AI can discover a lot of information from innocuous social media posts (Picture: Getty)
ChatGPT knows where you are, and how much you earn.
That’s the verdict from a recent study that showed large language model (LLM) based artificial intelligence (AI) could accurately guess Reddit users’ age, location, gender and income with up to 96% accuracy based solely on what they write in social media posts.
Researchers from ETH Zurich university tasked nine LLMs with trying to determine the personal characteristics of 520 users that the team were able to confidently verify.
ChatCGPT-4 came out on top with overall accuracy of 85%, while Meta’s LlaMA-2-7b scored the lowest at 51%.
And while some personal details were explicitly written in posts or elsewhere online, such as income in forums on financial advice, much of the information was determined using more subtle cues, such as location-specific words.
Speaking to New Scientist, lead author Robin Staab said the results served as a warning about how much information we share online without realising.
‘It tells us that we give a lot of our personal information away on the internet without thinking about it,’ he said. ‘Many people would not assume that you can directly infer their age or their location from how they write, but LLMs are quite capable.’
AI learnt a lot about Reddit users just from their online presence (Picture: Getty)
The LLMs found age the easiest characteristic to determine, with ChatGPT-4 showing 98% accuracy, compared to 63% accuracy on income.
The authors note that while a human could make similar assumptions when presented with the same information, LLMs are 240 times quicker and 100 times cheaper, posing significant risks to privacy.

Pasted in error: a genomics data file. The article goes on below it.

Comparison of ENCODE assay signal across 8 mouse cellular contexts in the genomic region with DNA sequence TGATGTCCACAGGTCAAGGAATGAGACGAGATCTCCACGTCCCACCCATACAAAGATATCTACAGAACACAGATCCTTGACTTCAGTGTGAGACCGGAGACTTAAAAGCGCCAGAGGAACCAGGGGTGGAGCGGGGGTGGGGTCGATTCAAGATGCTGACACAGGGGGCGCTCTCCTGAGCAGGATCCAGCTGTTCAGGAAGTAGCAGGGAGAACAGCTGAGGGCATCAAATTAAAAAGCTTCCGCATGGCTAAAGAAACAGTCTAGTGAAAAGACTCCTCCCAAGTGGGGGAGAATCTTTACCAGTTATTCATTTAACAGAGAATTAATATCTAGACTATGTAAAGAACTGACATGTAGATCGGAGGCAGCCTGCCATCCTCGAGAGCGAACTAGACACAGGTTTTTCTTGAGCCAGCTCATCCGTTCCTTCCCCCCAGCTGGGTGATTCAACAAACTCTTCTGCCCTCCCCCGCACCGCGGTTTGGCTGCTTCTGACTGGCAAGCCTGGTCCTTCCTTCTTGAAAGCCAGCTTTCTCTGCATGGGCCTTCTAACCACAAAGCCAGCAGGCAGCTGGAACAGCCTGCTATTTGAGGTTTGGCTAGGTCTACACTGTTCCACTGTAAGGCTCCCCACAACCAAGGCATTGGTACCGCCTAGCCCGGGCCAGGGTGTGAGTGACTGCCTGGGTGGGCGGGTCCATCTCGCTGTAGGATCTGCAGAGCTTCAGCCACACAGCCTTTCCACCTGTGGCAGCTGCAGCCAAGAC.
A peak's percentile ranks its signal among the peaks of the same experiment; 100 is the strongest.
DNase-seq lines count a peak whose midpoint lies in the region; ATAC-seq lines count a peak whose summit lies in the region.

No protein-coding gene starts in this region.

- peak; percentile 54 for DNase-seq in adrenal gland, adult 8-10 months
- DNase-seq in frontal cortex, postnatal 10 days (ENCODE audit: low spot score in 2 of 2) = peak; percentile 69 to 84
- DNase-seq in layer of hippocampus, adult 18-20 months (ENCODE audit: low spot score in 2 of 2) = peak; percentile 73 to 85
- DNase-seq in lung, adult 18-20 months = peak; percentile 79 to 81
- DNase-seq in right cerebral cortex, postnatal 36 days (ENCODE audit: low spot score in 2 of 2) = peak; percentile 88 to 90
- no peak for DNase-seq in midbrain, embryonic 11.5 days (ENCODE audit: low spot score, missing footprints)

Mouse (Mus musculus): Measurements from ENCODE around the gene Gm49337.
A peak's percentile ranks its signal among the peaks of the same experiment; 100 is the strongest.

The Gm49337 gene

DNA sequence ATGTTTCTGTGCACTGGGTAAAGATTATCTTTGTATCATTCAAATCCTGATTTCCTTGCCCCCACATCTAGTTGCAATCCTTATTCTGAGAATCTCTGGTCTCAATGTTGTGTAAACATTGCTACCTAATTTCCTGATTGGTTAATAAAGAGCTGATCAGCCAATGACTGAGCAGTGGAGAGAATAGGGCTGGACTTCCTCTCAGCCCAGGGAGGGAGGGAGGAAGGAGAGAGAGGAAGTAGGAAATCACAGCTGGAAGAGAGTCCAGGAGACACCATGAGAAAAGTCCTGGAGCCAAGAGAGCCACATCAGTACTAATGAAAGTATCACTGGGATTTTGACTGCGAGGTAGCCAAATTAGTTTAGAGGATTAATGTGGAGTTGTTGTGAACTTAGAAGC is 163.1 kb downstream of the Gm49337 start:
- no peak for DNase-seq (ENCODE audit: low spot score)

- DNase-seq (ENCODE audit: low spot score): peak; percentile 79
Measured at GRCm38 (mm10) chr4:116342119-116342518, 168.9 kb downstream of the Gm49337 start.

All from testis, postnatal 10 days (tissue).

‘Our findings highlight that current LLMs can infer personal data at a previously unattainable scale,’ they said. ‘In the absence of working defences, we advocate for a broader discussion around LLM privacy implications beyond memorisation, striving for a wider privacy protection.’
Previous concern around LLMs has focused on the use of public data for training, or potential leaks of personal conversations with the software, but the latest study presents a new frontier.
‘We’re only just beginning to understand how privacy might be affected by use of LLMs,’ said cybersecurity expert Professor Alan Woodward, speaking to New Scientist.
The study is timely given prime minister Rishi Sunak is currently hosting a global AI summit at Bletchley Park, bringing together world leaders and tech bosses to discuss safety issues.
Earlier today the technology secretary Michelle Donelan said delegations from around the world attending the summit had agreed on the ‘Bletchley declaration on AI safety’ as the starting point for a global conversation on the issue.
Speaking at the opening of the summit, Ms Donelan said the agreement was a ‘landmark achievement’ and that it ‘lays the foundations for today’s discussions’.
‘It affirms the need to address these risks as they are the only way to safely unlock the extraordinary opportunities,’ she said.
Be careful what you write.